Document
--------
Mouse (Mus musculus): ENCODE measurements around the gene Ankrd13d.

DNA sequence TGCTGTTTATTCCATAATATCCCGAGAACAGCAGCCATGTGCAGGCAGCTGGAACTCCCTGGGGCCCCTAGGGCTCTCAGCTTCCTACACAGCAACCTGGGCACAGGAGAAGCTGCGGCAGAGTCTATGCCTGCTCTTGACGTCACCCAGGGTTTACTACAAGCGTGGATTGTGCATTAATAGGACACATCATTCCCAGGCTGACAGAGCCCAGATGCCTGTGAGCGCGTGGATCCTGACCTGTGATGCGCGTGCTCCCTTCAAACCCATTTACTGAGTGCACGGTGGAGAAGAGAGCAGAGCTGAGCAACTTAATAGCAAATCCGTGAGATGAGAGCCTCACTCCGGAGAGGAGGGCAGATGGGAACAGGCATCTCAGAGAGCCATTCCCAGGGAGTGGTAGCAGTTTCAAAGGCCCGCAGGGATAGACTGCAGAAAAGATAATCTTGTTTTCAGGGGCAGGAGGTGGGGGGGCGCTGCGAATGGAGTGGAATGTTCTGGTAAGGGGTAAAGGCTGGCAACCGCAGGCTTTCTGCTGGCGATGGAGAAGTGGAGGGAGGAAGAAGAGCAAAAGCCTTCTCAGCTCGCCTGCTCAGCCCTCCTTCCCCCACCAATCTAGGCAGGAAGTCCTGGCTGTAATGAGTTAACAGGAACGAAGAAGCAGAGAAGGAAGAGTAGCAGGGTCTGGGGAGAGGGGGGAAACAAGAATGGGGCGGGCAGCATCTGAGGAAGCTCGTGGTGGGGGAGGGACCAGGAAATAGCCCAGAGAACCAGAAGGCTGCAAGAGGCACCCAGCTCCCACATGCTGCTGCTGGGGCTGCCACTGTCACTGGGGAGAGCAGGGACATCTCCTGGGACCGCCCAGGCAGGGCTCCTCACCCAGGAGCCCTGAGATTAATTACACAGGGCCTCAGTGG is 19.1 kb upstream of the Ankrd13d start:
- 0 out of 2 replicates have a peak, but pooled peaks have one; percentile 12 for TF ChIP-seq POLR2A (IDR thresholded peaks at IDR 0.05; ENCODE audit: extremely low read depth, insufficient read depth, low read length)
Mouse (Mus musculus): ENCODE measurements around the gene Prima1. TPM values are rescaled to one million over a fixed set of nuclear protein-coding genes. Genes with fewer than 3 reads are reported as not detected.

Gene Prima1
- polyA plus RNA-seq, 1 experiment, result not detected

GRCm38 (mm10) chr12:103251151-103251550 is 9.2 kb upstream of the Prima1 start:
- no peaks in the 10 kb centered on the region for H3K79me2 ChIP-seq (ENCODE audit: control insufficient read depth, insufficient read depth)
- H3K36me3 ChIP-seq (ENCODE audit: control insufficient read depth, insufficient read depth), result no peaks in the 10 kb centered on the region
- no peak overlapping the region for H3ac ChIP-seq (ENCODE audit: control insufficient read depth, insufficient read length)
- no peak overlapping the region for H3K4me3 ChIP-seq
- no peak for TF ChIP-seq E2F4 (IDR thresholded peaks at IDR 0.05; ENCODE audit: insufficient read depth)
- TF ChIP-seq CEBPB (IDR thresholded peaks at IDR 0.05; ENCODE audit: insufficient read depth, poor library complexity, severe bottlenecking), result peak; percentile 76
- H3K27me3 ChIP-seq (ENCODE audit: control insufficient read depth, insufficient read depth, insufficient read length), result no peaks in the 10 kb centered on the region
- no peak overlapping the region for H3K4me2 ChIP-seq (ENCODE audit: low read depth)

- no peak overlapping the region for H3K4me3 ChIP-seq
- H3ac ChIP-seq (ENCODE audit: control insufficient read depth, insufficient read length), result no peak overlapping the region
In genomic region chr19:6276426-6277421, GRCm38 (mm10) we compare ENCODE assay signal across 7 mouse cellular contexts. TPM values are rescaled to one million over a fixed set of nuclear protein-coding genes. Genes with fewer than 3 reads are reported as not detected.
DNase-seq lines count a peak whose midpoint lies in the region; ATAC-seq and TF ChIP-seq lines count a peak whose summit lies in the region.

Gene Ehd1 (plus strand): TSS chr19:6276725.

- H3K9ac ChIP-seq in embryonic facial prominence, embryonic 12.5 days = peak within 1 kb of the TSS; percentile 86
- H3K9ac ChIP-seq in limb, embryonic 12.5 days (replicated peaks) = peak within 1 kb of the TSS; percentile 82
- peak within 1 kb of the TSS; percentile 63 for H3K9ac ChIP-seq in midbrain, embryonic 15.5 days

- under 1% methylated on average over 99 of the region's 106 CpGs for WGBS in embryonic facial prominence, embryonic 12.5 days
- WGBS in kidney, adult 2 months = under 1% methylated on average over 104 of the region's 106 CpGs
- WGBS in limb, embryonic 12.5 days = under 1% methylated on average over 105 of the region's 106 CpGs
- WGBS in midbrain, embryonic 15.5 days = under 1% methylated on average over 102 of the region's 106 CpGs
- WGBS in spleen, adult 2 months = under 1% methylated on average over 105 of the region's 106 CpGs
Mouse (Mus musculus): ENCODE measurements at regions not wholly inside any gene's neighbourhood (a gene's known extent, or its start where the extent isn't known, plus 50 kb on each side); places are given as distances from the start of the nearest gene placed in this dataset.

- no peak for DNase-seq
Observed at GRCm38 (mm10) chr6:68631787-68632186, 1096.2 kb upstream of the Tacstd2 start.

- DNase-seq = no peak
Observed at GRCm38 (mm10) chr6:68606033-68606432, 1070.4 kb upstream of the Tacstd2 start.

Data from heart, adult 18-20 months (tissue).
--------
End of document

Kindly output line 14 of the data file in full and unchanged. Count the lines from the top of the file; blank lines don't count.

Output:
- H3K27me3 ChIP-seq (ENCODE audit: control insufficient read depth, insufficient read depth, insufficient read length), result no peaks in the 10 kb centered on the region